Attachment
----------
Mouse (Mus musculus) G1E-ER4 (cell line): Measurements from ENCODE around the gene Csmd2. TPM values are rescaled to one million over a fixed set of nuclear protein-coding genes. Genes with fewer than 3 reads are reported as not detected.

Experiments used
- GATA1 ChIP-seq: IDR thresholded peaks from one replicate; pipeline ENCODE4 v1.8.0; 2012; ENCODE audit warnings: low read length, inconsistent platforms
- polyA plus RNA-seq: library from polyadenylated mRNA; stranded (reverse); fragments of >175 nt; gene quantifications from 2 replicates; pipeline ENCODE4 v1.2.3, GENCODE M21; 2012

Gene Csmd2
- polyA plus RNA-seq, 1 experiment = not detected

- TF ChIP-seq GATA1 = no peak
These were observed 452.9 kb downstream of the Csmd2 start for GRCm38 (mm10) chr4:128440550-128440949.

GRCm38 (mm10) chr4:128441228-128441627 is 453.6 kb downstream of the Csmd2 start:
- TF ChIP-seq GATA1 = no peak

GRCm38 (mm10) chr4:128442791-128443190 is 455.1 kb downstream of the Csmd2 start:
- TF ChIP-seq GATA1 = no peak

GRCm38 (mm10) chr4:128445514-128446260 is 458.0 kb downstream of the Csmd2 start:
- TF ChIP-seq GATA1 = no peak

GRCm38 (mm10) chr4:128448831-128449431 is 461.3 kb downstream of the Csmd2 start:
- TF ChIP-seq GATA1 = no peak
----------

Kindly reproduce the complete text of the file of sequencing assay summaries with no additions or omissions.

Mouse (Mus musculus) G1E-ER4 (cell line): Measurements from ENCODE around the gene Csmd2. TPM values are rescaled to one million over a fixed set of nuclear protein-coding genes. Genes with fewer than 3 reads are reported as not detected.

Experiments used
- GATA1 ChIP-seq: IDR thresholded peaks from one replicate; pipeline ENCODE4 v1.8.0; 2012; ENCODE audit warnings: low read length, inconsistent platforms
- polyA plus RNA-seq: library from polyadenylated mRNA; stranded (reverse); fragments of >175 nt; gene quantifications from 2 replicates; pipeline ENCODE4 v1.2.3, GENCODE M21; 2012

Gene Csmd2
- polyA plus RNA-seq, 1 experiment = not detected

- TF ChIP-seq GATA1 = no peak
These were observed 452.9 kb downstream of the Csmd2 start for GRCm38 (mm10) chr4:128440550-128440949.

GRCm38 (mm10) chr4:128441228-128441627 is 453.6 kb downstream of the Csmd2 start:
- TF ChIP-seq GATA1 = no peak

GRCm38 (mm10) chr4:128442791-128443190 is 455.1 kb downstream of the Csmd2 start:
- TF ChIP-seq GATA1 = no peak

GRCm38 (mm10) chr4:128445514-128446260 is 458.0 kb downstream of the Csmd2 start:
- TF ChIP-seq GATA1 = no peak

GRCm38 (mm10) chr4:128448831-128449431 is 461.3 kb downstream of the Csmd2 start:
- TF ChIP-seq GATA1 = no peak